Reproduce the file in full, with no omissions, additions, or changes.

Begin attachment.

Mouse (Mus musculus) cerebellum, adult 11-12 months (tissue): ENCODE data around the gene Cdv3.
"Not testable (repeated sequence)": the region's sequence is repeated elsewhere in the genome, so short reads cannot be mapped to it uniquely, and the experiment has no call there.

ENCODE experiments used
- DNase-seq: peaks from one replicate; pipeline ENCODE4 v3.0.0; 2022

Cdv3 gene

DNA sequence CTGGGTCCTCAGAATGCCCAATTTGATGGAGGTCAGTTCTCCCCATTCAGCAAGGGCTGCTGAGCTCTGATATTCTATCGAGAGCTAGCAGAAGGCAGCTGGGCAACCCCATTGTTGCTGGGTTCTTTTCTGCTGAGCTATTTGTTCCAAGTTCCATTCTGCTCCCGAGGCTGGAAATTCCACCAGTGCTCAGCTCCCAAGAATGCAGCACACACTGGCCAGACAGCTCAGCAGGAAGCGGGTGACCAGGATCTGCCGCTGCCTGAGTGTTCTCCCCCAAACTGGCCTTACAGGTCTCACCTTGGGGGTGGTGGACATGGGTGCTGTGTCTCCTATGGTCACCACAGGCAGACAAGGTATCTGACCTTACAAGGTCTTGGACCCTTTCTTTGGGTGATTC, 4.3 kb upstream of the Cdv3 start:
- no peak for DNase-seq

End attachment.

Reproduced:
Mouse (Mus musculus) cerebellum, adult 11-12 months (tissue): ENCODE data around the gene Cdv3.
"Not testable (repeated sequence)": the region's sequence is repeated elsewhere in the genome, so short reads cannot be mapped to it uniquely, and the experiment has no call there.

ENCODE experiments used
- DNase-seq: peaks from one replicate; pipeline ENCODE4 v3.0.0; 2022

Cdv3 gene

DNA sequence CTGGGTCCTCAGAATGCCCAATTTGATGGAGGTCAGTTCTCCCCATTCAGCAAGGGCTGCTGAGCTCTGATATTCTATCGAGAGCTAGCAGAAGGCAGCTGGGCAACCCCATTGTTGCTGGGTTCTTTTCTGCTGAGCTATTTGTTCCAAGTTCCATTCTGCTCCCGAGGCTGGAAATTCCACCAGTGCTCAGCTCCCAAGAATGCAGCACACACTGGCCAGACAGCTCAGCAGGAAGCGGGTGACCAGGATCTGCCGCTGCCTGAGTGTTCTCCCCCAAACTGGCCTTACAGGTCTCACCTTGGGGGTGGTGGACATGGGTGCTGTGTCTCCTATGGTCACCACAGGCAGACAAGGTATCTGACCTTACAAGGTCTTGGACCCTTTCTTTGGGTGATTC, 4.3 kb upstream of the Cdv3 start:
- no peak for DNase-seq